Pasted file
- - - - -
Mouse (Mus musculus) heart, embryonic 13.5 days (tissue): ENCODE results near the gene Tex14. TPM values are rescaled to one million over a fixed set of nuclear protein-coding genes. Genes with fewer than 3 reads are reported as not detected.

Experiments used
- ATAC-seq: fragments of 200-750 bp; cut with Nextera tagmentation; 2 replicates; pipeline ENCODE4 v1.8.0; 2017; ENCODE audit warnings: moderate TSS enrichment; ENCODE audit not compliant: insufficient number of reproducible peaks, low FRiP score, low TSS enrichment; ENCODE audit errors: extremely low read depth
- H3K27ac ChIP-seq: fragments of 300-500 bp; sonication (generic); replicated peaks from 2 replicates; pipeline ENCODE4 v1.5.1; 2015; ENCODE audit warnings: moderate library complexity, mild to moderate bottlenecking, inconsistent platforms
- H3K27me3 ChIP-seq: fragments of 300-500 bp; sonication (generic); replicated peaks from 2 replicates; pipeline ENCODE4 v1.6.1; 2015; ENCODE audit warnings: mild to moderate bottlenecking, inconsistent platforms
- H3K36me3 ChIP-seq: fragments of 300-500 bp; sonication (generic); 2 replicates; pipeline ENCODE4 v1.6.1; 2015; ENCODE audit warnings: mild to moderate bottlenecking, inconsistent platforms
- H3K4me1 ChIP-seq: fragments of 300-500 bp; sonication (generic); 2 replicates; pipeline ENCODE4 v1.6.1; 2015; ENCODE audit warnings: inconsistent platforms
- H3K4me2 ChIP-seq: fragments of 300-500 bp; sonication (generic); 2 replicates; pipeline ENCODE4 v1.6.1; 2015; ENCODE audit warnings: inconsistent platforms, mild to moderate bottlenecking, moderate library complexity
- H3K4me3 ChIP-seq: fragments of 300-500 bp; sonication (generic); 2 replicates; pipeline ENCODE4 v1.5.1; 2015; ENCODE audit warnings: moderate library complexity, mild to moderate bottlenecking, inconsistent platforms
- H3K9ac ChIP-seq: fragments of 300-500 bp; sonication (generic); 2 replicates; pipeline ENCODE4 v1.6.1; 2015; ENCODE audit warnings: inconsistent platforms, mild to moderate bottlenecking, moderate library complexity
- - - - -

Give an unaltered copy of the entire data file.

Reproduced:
Mouse (Mus musculus) heart, embryonic 13.5 days (tissue): ENCODE results near the gene Tex14. TPM values are rescaled to one million over a fixed set of nuclear protein-coding genes. Genes with fewer than 3 reads are reported as not detected.

Experiments used
- ATAC-seq: fragments of 200-750 bp; cut with Nextera tagmentation; 2 replicates; pipeline ENCODE4 v1.8.0; 2017; ENCODE audit warnings: moderate TSS enrichment; ENCODE audit not compliant: insufficient number of reproducible peaks, low FRiP score, low TSS enrichment; ENCODE audit errors: extremely low read depth
- H3K27ac ChIP-seq: fragments of 300-500 bp; sonication (generic); replicated peaks from 2 replicates; pipeline ENCODE4 v1.5.1; 2015; ENCODE audit warnings: moderate library complexity, mild to moderate bottlenecking, inconsistent platforms
- H3K27me3 ChIP-seq: fragments of 300-500 bp; sonication (generic); replicated peaks from 2 replicates; pipeline ENCODE4 v1.6.1; 2015; ENCODE audit warnings: mild to moderate bottlenecking, inconsistent platforms
- H3K36me3 ChIP-seq: fragments of 300-500 bp; sonication (generic); 2 replicates; pipeline ENCODE4 v1.6.1; 2015; ENCODE audit warnings: mild to moderate bottlenecking, inconsistent platforms
- H3K4me1 ChIP-seq: fragments of 300-500 bp; sonication (generic); 2 replicates; pipeline ENCODE4 v1.6.1; 2015; ENCODE audit warnings: inconsistent platforms
- H3K4me2 ChIP-seq: fragments of 300-500 bp; sonication (generic); 2 replicates; pipeline ENCODE4 v1.6.1; 2015; ENCODE audit warnings: inconsistent platforms, mild to moderate bottlenecking, moderate library complexity
- H3K4me3 ChIP-seq: fragments of 300-500 bp; sonication (generic); 2 replicates; pipeline ENCODE4 v1.5.1; 2015; ENCODE audit warnings: moderate library complexity, mild to moderate bottlenecking, inconsistent platforms
- H3K9ac ChIP-seq: fragments of 300-500 bp; sonication (generic); 2 replicates; pipeline ENCODE4 v1.6.1; 2015; ENCODE audit warnings: inconsistent platforms, mild to moderate bottlenecking, moderate library complexity